J&K students seek to regain lost paradise

HYDERABAD: Pandit Jawaharlal Nehru once called Kashmir a paradise on earth. The people of Rajouri district in Jammu and Kashmir would not exactly vouch for that. Situated along the Line

Published: 20th January 2012 03:46 AM  |   Last Updated: 16th May 2012 06:18 PM   |  A+A-


Brigadier PS Nair, Commandant, Artillery Centre, interacts with students from Jammu & Kashmir at the centre's campus on Thursday | A Suresh Kumar

HYDERABAD: Pandit Jawaharlal Nehru once called Kashmir a paradise on earth. The people of Rajouri district in Jammu and Kashmir would not exactly vouch for that.

Situated along the Line of Control, they have grown accustomed to constant soldier activity and the sound of shell firing.

For Riyaz, a boy of just 13 years, fear is a way of life.

He wakes up every morning sighting the fence set up along the walls of his house and listening to distant gun shots, praying to God to keep a stray bullet away from his home and family.

Little wonder then that his innocent travels have been restricted to in and around Noushera, his native village in Rajouri, always accompanied by his mother to his right.

But ever since Riyaz, along with 24 other school going children of his age, took the train for the first time ever for a tour of India beyond the hills and snow, he has stumbled upon a new reality where there is no fear.

In the city, as part of a sponsored tour by the 33 RR of the Indian Army stationed at Rajouri, the 25 children (from four schools) along with four of their staff and a few battalion officers took time off from their travel to spend a day at the Artillery Centre.

After the two-day tour from J&K to Hyderabad which took them through never before seen sights and sounds of India, the children are now more sure of their role in serving the country.

“The day we set out, most of the children were depressed and were seen crying.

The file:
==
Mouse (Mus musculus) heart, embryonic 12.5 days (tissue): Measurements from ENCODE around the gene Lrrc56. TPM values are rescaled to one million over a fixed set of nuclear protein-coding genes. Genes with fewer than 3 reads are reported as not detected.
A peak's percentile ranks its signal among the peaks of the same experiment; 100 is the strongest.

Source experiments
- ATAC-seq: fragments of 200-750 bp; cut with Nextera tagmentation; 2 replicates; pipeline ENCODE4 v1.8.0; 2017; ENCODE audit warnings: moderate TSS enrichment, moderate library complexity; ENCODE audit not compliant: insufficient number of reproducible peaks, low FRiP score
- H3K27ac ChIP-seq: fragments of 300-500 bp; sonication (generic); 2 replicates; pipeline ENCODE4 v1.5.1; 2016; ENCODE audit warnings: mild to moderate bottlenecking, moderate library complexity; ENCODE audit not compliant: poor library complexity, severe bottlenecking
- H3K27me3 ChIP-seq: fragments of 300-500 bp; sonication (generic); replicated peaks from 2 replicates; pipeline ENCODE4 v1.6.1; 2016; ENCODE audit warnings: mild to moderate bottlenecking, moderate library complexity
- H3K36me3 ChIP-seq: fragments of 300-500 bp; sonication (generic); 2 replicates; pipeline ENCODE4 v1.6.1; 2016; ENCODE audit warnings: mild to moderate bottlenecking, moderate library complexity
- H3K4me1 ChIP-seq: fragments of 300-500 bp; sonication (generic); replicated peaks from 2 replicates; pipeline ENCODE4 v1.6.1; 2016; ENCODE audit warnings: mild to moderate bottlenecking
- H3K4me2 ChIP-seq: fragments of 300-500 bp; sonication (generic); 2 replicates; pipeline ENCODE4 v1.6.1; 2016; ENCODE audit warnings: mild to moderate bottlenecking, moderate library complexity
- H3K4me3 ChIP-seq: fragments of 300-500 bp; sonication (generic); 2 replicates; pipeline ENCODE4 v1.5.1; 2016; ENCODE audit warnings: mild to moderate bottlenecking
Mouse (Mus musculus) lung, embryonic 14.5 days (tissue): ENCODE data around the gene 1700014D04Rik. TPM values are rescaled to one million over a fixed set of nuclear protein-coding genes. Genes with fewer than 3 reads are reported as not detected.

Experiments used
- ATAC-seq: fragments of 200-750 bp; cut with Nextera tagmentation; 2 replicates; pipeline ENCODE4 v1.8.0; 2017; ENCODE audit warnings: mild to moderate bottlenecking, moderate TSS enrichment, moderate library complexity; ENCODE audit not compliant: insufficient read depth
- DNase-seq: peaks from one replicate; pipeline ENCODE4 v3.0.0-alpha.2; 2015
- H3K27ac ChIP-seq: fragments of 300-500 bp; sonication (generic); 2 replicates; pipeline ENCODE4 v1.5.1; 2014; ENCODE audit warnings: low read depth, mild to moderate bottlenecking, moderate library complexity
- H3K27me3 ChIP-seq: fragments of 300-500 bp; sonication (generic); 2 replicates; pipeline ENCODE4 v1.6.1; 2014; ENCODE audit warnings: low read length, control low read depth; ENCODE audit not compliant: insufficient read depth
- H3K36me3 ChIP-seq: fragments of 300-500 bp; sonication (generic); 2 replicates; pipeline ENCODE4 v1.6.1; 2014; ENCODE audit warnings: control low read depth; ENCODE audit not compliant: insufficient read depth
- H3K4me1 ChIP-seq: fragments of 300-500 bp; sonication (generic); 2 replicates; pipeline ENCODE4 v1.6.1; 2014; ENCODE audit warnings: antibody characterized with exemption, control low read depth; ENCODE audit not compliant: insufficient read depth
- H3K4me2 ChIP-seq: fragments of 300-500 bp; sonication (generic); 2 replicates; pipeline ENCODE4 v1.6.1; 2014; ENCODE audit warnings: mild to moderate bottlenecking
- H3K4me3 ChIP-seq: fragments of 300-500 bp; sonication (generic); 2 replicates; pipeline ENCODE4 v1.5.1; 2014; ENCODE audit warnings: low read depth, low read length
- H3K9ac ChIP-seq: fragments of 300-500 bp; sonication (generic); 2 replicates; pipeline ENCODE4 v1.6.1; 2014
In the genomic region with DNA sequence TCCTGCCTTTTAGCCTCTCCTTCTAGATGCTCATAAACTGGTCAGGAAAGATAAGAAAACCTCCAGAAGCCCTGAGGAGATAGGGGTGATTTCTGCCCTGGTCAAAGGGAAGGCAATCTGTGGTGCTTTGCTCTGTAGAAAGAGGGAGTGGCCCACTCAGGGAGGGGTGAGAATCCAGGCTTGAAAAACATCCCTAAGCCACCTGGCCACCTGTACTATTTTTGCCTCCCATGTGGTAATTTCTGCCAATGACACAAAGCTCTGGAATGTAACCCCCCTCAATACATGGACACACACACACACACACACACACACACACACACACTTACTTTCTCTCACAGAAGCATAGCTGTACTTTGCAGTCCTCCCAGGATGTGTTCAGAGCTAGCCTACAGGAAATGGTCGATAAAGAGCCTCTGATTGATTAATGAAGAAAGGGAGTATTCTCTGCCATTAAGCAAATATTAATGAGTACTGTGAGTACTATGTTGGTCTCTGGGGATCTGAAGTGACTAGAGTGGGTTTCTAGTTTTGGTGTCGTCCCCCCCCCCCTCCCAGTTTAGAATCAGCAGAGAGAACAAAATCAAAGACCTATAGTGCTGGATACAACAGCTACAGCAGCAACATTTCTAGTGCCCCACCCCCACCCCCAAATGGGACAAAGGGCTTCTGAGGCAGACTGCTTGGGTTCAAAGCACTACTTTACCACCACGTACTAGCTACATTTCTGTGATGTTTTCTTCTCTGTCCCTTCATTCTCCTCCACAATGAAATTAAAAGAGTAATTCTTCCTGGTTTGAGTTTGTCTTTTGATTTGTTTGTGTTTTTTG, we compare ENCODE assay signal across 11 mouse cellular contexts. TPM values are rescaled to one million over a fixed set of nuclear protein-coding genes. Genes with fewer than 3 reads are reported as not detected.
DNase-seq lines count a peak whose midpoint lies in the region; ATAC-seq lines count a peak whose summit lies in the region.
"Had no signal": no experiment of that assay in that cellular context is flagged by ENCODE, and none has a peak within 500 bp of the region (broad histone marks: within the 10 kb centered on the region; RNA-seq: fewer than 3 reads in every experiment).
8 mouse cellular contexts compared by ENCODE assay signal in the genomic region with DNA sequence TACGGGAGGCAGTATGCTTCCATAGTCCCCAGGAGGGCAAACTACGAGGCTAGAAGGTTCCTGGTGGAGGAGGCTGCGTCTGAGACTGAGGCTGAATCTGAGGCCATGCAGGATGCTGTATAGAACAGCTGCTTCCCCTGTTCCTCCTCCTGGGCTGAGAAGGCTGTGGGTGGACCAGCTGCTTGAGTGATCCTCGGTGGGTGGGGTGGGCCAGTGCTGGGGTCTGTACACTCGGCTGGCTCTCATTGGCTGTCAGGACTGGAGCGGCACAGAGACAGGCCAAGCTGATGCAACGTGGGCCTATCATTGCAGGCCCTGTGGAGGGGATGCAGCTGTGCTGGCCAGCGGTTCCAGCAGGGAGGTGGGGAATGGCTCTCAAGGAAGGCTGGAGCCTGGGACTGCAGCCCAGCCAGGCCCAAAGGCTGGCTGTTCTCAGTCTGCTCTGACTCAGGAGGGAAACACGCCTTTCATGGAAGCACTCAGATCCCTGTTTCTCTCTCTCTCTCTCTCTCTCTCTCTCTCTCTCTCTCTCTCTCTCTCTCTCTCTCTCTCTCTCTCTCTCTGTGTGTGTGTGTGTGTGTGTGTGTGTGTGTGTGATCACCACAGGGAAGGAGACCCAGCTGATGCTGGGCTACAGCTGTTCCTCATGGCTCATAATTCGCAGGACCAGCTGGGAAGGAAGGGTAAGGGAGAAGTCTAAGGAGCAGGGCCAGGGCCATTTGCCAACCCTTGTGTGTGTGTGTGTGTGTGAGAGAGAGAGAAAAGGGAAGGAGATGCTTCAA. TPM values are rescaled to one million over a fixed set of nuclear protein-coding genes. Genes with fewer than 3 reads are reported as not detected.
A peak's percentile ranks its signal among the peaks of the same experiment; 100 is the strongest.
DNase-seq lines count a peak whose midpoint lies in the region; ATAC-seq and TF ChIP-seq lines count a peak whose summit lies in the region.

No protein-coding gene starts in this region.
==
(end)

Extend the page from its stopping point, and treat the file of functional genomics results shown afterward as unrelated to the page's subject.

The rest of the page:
This was the first time they were travelling without their parents, to whom they are closely attached due to the life and death situation prevalent back at home.

But now, having seen life beyond the hills and the relative peace here, they don’t want to go back.

They want to get settled with their parents here,” said Rajesh, a teacher, as 16-year old Rajinder, his student, nodded in agreement.

Rajinder conceded that despite having witnessed live firing and gunshots, he would still like to join the army and serve the nation, especially now that he’s seen so much of his country.

“It needn’t necessarily have to be at J&K.

I am ready to serve anywhere, even here in Hyderabad,” he asserts, visibly relaxed for the first time in his life due to the quiet and calm environs of the Artillery Centre.

For another boy Raju who aspires to be a teacher, it’s the train experience that’s been most refreshing.

“I just kept staring out of the window the whole day.

It’s for the first time I am seeing level ground and it feels so good.” The group is expected to leave Hyderabad on Jan 21 and head to Bangalore, then Mysore before returning home.

Having arrived in the city on Wednesday itself, the day was spent sightseeing at Snow World and numerous parks along the Necklace Road.

The entire tour is part of Operation Sadbhavana, an Indian Army endeavour, which seeks to create national integration by enabling children from backward regions of terror-affected areas, to visit other parts of the country.

Simply put, a national effort at inspiration through experience

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